Debunking UBI funding schemes

by Serban V.C. Enache

There are a number of people on the internet, supporters of Universal Basic Income or Basic Income Guarantee, who peddle regressive taxation to “pay for” the program. The most common funding schemes you’ll find on the internet consist of: VAT (Value Added Tax) or a Tax on all financial transactions – the latter’s final goal being that of replacing all other taxes. VAT is a regressive tax that hits the poor. A tax on all transactions is regressive as well; if its aim is to replace all other taxes, it will translate into the rent-seeker’s wet dream. Not all taxes are the same. Most taxes carry deadweight. In contrast, land-value and vacancy taxes have negative deadweight (they add efficiency to the market).

I certainly don’t believe that all UBI/BIG advocates have malicious intent; but ignorance of double-entry bookkeeping at macro level, ignorance of how fiat money works and its implications regarding fiscal policy, ignorance of economic rent… leads to sabotaging their own goals. Those who champion linking UBI with VAT or a Transaction Tax, or with any other tax that’s not designed to capture economic rent, are either clueless or are deliberately chasing a pernicious agenda. Let me repeat, I believe most of them are in the former category. A financial transaction tax will simply get rolled onto consumers. Firms won’t end up forking the bill, consumers will. There is no point in levying regressive taxes to accompany UBI.

Robot workers are good and all, but firms still require demand for their produce. UBI DOESN’T need to be “funded” with a tax. What happens in case the economy goes into recession? Will UBI advocates (like all the rest) slash public services and public investment because tax revenue shrinks (due to nongovernment sector deleveraging)?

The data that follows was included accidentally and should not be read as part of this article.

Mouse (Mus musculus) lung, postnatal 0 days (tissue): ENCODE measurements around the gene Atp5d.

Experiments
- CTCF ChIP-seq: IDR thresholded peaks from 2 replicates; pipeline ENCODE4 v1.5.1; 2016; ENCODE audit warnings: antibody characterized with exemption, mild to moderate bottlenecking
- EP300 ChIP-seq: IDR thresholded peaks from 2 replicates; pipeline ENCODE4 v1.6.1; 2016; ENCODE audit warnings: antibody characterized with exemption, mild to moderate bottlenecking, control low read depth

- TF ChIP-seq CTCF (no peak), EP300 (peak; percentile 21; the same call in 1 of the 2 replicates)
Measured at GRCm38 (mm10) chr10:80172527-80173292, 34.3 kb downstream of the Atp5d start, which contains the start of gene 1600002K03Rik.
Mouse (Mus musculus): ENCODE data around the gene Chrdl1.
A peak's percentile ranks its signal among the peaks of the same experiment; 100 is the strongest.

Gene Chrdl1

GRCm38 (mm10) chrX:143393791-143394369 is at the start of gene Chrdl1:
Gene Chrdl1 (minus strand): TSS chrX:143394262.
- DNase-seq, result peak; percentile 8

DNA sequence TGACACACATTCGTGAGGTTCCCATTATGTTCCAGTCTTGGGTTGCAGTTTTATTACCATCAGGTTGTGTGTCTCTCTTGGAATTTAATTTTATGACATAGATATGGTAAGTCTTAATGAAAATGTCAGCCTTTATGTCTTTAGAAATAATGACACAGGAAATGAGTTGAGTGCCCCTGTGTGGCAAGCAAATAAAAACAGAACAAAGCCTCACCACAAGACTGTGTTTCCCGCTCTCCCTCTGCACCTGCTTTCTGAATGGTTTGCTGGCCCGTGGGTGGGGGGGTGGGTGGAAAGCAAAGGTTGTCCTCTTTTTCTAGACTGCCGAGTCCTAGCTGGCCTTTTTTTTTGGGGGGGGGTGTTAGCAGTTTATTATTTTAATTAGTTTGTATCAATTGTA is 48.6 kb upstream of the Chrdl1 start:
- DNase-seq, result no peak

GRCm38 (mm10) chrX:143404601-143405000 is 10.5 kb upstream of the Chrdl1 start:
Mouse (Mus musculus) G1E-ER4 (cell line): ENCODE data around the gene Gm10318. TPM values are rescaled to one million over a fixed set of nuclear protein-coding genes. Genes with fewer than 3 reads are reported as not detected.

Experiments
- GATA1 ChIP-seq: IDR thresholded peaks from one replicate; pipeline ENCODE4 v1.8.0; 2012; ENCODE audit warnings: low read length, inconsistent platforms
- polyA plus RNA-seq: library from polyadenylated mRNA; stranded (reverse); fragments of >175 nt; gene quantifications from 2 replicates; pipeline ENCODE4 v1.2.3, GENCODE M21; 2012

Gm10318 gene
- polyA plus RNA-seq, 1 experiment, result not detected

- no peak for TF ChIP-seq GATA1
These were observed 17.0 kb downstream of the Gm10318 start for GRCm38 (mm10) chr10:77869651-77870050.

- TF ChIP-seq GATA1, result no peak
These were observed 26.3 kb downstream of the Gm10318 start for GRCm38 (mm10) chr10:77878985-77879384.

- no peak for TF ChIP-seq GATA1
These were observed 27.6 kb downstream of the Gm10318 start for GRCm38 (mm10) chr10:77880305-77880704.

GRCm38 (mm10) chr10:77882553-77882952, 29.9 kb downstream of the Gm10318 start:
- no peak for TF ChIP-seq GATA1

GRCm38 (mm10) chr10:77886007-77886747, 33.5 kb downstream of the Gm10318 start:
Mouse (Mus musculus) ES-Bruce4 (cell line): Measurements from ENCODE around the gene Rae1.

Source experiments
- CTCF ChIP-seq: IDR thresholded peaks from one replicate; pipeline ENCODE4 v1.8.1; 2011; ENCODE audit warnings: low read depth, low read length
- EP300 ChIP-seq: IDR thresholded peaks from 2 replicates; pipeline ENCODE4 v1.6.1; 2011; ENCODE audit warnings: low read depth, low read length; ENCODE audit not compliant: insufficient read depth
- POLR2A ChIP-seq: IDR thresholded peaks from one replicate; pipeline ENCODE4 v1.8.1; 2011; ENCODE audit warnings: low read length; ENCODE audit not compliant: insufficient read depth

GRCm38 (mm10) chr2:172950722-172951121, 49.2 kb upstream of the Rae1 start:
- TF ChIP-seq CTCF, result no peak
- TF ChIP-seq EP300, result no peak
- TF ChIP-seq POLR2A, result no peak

National Government taxes don’t pay for anything. They just create demand for the currency and drain income out of the economy. Why tax say 1 trillion out of the economy in a regressive manner (hurting the real productive economy) only to spend 1 trillion in UBI, income which gets eroded by usurers and land-lords demanding higher interest and rents.

There’s no need to add deadweight taxes to have BIG, or UBI, universal health care, education, R&D, the military, infrastructure etc. A transaction tax is garbage and should it replace all other taxes, it would be mana for rent-seekers. VAT is also garbage. So is sales tax. So is taxation of labor (earned income). So is taxation of improvements to the land. So is the business tax. Any rent of location left untaxed by the Government is free to be pledged as rent to property owners or as interest to money lenders (aka unearned increment).